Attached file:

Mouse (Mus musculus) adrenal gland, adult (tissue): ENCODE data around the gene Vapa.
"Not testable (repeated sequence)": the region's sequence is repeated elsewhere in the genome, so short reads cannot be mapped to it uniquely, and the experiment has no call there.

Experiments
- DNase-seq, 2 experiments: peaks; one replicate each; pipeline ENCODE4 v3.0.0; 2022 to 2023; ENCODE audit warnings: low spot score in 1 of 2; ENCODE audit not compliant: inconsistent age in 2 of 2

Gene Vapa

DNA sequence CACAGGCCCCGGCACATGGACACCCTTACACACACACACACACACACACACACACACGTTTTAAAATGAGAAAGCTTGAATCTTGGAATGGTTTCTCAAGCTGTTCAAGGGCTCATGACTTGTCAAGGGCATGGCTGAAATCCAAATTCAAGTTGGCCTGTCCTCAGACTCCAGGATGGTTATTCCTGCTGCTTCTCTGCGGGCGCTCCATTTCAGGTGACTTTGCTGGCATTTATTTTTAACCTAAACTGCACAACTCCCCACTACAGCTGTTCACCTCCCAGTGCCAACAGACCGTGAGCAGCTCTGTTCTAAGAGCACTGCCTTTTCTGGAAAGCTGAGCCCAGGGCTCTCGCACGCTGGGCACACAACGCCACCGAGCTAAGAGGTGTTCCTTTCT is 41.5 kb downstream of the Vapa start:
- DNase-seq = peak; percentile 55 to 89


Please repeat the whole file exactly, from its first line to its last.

Mouse (Mus musculus) adrenal gland, adult (tissue): ENCODE data around the gene Vapa.
"Not testable (repeated sequence)": the region's sequence is repeated elsewhere in the genome, so short reads cannot be mapped to it uniquely, and the experiment has no call there.

Experiments
- DNase-seq, 2 experiments: peaks; one replicate each; pipeline ENCODE4 v3.0.0; 2022 to 2023; ENCODE audit warnings: low spot score in 1 of 2; ENCODE audit not compliant: inconsistent age in 2 of 2

Gene Vapa

DNA sequence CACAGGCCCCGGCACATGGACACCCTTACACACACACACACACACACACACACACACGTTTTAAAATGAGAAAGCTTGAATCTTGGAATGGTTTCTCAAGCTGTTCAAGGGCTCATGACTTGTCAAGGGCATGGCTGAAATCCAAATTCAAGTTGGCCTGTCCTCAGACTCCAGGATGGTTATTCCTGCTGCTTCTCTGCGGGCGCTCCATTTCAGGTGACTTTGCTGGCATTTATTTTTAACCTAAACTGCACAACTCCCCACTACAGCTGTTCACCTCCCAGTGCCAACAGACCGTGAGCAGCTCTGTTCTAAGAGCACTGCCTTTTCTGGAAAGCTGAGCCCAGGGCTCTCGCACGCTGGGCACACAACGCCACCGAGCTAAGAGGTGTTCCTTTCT is 41.5 kb downstream of the Vapa start:
- DNase-seq = peak; percentile 55 to 89